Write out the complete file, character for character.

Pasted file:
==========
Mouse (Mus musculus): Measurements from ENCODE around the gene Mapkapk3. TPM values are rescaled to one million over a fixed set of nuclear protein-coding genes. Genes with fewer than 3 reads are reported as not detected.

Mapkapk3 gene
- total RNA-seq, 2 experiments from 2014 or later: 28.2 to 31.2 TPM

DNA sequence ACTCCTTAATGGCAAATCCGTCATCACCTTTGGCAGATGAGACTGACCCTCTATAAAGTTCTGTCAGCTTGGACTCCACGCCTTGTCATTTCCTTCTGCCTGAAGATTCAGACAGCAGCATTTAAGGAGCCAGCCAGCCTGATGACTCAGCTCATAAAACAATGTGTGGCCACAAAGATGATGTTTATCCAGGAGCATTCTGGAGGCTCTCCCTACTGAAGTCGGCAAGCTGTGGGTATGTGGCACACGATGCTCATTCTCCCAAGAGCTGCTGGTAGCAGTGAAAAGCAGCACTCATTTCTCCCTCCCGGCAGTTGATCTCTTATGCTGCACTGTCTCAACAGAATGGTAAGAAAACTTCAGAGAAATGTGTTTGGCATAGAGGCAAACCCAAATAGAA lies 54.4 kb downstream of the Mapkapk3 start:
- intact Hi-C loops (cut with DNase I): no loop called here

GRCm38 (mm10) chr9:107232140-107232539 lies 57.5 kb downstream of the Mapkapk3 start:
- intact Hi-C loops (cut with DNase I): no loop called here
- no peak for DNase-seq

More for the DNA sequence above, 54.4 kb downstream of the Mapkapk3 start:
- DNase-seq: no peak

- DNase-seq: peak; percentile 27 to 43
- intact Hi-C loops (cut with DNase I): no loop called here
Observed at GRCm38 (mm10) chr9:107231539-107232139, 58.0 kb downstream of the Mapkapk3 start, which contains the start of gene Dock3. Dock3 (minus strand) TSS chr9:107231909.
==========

Mouse (Mus musculus): Measurements from ENCODE around the gene Mapkapk3. TPM values are rescaled to one million over a fixed set of nuclear protein-coding genes. Genes with fewer than 3 reads are reported as not detected.

Mapkapk3 gene
- total RNA-seq, 2 experiments from 2014 or later: 28.2 to 31.2 TPM

DNA sequence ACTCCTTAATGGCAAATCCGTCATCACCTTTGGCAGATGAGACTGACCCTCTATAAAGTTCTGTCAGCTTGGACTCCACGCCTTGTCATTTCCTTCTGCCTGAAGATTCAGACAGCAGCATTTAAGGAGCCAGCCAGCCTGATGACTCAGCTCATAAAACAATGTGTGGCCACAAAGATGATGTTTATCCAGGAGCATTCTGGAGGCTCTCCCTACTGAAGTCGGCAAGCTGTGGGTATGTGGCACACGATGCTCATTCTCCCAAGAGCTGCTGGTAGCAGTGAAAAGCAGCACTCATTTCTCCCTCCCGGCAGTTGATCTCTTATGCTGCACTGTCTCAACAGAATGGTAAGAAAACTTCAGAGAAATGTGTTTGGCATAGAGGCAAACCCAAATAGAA lies 54.4 kb downstream of the Mapkapk3 start:
- intact Hi-C loops (cut with DNase I): no loop called here

GRCm38 (mm10) chr9:107232140-107232539 lies 57.5 kb downstream of the Mapkapk3 start:
- intact Hi-C loops (cut with DNase I): no loop called here
- no peak for DNase-seq

More for the DNA sequence above, 54.4 kb downstream of the Mapkapk3 start:
- DNase-seq: no peak

- DNase-seq: peak; percentile 27 to 43
- intact Hi-C loops (cut with DNase I): no loop called here
Observed at GRCm38 (mm10) chr9:107231539-107232139, 58.0 kb downstream of the Mapkapk3 start, which contains the start of gene Dock3. Dock3 (minus strand) TSS chr9:107231909.